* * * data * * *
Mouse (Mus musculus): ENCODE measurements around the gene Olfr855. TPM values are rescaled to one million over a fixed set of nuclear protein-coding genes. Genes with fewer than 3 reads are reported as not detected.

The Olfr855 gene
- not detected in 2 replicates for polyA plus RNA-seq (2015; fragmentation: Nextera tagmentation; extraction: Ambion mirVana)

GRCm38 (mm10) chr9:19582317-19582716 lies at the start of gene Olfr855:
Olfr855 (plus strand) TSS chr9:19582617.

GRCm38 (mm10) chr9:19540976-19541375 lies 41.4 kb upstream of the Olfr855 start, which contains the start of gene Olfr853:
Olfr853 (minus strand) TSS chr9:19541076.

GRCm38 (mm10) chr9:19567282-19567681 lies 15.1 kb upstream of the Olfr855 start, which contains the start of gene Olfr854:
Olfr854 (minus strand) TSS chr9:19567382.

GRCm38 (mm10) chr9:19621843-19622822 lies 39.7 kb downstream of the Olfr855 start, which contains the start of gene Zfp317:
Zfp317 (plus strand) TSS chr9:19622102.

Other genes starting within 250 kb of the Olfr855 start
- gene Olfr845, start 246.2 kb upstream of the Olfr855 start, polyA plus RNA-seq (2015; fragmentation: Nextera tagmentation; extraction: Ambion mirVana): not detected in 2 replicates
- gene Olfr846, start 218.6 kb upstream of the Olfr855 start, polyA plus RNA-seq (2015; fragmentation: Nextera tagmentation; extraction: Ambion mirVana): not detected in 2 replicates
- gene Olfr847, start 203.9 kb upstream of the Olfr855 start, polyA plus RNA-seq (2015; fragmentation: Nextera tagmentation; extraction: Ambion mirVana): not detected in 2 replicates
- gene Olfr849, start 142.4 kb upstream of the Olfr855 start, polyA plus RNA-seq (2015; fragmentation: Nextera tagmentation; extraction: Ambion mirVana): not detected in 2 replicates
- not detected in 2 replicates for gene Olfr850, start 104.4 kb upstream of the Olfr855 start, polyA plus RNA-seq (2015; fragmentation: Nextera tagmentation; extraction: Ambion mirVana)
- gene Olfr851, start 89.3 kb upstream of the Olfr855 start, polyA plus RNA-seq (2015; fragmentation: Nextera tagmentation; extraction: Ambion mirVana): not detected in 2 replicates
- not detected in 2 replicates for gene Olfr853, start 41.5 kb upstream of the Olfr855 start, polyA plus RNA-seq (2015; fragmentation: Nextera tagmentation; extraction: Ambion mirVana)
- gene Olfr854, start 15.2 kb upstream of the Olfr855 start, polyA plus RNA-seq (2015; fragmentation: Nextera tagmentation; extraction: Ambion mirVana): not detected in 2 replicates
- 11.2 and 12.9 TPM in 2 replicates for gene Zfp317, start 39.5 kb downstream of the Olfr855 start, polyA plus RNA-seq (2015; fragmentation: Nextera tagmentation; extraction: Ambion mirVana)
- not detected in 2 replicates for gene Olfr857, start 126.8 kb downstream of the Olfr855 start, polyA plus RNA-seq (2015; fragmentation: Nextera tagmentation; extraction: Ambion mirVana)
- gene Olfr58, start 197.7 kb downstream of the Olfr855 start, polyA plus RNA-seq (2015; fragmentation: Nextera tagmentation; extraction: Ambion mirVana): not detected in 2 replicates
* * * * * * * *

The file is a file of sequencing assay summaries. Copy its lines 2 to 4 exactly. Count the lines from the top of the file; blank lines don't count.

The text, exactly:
The Olfr855 gene
- not detected in 2 replicates for polyA plus RNA-seq (2015; fragmentation: Nextera tagmentation; extraction: Ambion mirVana)

GRCm38 (mm10) chr9:19582317-19582716 lies at the start of gene Olfr855: